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State v. Sims

Supreme Court of Kansas

June 9, 2017

State of Kansas, Appellee,
v.
Essex Sims, Appellant.

         SYLLABUS BY THE COURT

         1. An appellate court reviews a district court's summary denial of a motion to correct an illegal sentence under K.S.A. 22-3504(1) de novo because the reviewing court has the same access to the motions, records, and files. The reviewing court, like the district court, must determine whether the documents conclusively show the defendant is not entitled to relief.

         2. Whether a sentence is illegal is a question of law over which an appellate court has unlimited review. An illegal sentence under K.S.A. 22-3504(1) is one: (a) imposed by a court without jurisdiction; (b) that does not conform to the statutory provisions, either in the character or the term of the punishment authorized; or (c) that is ambiguous with respect to the time and manner in which it is to be served.

         3. Under the KSGA, the legislature intended for all prior convictions and juvenile adjudications, including those convictions and adjudications occurring before KSGA implementation, to be considered and scored for purposes of determining an offender's criminal history score.

         4. A pre-KSGA conviction and/or adjudication must be classified as either a person or nonperson offense by comparing the criminal statute under which the prior offense arose to the comparable post-KSGA criminal statute. The comparable post-KSGA Kansas criminal statute is the one in effect at the time the current crime of conviction was committed.

         5. The legislature has the power to affix punishments by designating prior offenses as person or nonperson offenses for the purposes of calculating the sentence for a current crime of conviction under the KSGA. The exercise of this legislative authority does not implicate the constitutional protections described in Apprendi v. New Jersey, 530 U.S. 466, 120 S.Ct. 2348, 147 L.Ed.2d 435 (2000).

         Appeal from Sedgwick District Court; John J. Kisner, Jr., judge.

          Carl F.A. Maughan, of Maughan Law Group LC, of Wichita, and Sean M.A. Hatfield, of the same firm, were on the brief for appellant.

          Boyd K. Isherwood, assistant district attorney, Marc Bennett, district attorney, and Derek Schmidt, attorney general, were on the brief for appellee.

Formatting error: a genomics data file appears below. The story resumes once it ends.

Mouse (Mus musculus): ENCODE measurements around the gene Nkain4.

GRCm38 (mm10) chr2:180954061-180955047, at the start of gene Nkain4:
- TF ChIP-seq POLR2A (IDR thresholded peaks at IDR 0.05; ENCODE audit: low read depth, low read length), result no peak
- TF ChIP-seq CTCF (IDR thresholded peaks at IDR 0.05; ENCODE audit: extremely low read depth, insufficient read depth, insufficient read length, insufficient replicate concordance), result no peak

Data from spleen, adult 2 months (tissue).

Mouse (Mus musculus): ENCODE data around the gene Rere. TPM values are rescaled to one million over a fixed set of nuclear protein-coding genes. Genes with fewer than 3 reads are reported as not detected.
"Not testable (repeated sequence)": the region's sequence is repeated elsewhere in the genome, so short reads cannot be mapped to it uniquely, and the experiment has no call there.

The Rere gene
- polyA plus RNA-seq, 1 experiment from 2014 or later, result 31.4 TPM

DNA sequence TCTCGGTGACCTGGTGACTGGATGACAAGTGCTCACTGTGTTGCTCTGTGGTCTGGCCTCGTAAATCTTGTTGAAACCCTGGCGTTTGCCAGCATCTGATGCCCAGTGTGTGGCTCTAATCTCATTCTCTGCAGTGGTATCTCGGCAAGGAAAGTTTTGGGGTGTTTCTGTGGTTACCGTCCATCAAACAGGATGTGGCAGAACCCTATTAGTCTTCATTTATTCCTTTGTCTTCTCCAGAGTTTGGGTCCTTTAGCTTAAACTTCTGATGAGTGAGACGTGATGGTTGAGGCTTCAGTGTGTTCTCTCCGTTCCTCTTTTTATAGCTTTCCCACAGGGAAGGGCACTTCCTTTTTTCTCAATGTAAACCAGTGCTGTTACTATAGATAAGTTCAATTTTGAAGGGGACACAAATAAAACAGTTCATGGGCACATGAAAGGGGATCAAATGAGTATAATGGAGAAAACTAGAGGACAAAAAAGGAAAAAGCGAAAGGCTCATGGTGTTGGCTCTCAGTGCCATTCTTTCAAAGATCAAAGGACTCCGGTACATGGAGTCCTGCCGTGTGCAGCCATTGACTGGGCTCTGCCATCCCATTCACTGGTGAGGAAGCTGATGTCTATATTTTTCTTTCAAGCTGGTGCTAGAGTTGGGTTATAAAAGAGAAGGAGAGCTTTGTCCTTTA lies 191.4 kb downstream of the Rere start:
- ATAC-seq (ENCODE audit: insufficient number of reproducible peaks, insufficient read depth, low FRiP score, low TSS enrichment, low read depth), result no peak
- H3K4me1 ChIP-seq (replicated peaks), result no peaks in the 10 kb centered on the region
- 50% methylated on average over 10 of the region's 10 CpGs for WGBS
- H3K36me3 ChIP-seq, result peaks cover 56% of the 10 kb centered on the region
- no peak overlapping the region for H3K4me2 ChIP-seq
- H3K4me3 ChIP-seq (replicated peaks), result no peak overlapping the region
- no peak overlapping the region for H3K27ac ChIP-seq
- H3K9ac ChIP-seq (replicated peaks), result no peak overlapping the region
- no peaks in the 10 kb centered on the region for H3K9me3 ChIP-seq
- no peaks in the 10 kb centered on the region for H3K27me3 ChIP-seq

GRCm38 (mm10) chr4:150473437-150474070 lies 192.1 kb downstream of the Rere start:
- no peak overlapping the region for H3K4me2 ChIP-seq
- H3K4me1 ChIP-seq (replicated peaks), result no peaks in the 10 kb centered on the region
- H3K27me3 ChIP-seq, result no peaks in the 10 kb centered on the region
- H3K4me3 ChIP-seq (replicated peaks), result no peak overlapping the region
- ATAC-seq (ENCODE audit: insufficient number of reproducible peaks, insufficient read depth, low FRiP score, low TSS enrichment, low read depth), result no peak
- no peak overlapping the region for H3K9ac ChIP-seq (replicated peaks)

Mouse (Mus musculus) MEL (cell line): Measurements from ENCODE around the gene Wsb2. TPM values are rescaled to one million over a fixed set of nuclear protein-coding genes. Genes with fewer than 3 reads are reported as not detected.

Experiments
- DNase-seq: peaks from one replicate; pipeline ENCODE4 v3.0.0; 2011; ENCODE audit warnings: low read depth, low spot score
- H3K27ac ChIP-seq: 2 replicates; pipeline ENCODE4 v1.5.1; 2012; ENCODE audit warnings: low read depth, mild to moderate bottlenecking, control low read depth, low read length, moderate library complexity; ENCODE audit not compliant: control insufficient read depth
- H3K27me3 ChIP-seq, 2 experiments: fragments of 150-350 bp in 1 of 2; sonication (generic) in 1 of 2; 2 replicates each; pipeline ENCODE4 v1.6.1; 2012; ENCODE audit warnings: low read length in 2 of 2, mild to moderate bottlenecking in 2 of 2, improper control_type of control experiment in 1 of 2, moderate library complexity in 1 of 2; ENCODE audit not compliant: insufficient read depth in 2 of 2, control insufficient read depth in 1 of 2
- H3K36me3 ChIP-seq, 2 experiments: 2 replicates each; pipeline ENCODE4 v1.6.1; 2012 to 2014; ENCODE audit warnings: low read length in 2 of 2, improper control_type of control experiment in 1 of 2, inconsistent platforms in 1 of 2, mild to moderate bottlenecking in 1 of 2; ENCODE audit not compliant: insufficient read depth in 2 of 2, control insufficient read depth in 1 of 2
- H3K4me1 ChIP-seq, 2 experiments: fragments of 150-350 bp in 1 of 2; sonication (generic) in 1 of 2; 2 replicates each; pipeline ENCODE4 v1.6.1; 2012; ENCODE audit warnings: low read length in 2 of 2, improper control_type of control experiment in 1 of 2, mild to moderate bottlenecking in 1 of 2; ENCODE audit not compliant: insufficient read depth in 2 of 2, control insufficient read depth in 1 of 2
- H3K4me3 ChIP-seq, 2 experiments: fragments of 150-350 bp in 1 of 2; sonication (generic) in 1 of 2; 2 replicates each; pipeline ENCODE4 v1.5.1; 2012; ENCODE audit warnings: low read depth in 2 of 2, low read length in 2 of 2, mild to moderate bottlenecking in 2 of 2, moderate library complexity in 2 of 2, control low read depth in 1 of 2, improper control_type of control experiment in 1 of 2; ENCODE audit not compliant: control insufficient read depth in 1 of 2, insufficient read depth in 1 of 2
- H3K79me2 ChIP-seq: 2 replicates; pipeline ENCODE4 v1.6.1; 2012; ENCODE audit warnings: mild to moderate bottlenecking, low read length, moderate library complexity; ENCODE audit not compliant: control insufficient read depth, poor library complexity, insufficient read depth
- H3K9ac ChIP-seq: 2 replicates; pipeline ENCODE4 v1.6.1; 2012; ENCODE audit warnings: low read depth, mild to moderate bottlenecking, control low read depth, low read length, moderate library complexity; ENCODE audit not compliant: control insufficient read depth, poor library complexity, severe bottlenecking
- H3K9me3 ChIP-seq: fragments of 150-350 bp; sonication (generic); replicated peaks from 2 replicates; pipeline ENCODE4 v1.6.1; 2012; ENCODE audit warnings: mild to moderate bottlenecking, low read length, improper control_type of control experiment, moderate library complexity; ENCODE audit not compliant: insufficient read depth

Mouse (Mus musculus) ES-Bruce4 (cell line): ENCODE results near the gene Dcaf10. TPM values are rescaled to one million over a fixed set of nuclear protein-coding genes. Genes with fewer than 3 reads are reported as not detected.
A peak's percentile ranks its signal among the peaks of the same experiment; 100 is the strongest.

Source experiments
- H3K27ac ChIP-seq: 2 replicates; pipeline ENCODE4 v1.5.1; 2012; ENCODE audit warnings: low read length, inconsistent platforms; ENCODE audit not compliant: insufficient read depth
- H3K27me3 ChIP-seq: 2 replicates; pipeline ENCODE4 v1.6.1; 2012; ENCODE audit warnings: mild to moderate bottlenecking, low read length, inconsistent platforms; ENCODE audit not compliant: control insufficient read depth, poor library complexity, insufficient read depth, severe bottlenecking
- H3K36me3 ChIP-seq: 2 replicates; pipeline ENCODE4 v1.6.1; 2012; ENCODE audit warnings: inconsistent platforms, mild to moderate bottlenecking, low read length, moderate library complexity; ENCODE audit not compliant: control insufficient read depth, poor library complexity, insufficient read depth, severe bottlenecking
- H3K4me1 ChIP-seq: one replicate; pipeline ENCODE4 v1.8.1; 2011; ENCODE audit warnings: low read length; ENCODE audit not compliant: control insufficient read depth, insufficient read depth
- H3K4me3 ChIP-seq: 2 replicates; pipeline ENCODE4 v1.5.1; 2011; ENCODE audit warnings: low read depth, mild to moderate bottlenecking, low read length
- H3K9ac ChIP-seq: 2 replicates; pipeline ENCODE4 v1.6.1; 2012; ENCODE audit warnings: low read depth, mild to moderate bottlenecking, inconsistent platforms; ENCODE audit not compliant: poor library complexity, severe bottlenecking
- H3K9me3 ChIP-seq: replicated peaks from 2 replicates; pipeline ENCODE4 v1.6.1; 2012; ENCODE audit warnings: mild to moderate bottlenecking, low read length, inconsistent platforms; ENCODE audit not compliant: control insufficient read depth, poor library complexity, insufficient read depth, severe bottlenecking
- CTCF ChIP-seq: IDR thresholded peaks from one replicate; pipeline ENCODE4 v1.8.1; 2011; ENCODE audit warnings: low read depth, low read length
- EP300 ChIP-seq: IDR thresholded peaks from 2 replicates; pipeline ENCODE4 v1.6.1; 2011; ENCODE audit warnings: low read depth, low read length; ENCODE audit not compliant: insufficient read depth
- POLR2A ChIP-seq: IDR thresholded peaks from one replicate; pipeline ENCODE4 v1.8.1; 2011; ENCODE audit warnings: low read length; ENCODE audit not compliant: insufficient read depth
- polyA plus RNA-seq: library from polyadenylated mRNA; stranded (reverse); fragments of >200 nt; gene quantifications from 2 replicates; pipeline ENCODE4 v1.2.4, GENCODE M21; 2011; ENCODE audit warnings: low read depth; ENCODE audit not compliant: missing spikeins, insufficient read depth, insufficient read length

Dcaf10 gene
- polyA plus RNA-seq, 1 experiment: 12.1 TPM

OPINION

          Biles, J.

         Essex T. Sims was convicted of a 1995 aggravated battery and sentenced under the Kansas Sentencing Guidelines Act (KSGA), K.S.A. 1994 Supp. 21-4701 et seq. In calculating his criminal history, the sentencing court included a 1992 juvenile adjudication for aggravated assault, which it classified as a person felony. In 2015, Sims moved to correct what he claimed was an illegal sentence. The district court summarily denied relief. We reject each assertion of error and affirm.

         We hold: (1) Sims is not entitled to have the 1992 juvenile adjudication for aggravated assault classified as a nonperson offense under State v. Murdock, 299 Kan. 312, 319, 323 P.3d 846 (2014) (regarding person/nonperson classification of prior out-of-state offenses for purposes of calculating criminal history score), overruled by State v. Keel, 302 Kan. 560, 357 P.3d 251 (2015), cert. denied 136 S.Ct. 865 (2016); (2) the KSGA's person/nonperson classification of pre-KSGA offenses does not violate the Sixth Amendment's prohibition on nonjury factual findings that increase a defendant's sentence; and (3) the district court did not deprive Sims of a statutory right to a hearing when it summarily denied relief.

         Factual and Procedural Background

         A jury convicted Sims of felony murder, two counts of aggravated battery, one count of criminal discharge of a firearm at an occupied dwelling, and one count of criminal possession of a firearm. These crimes occurred in March 1995. The presentence investigation revealed two prior offenses: a 1992 juvenile adjudication for theft scored as a ...


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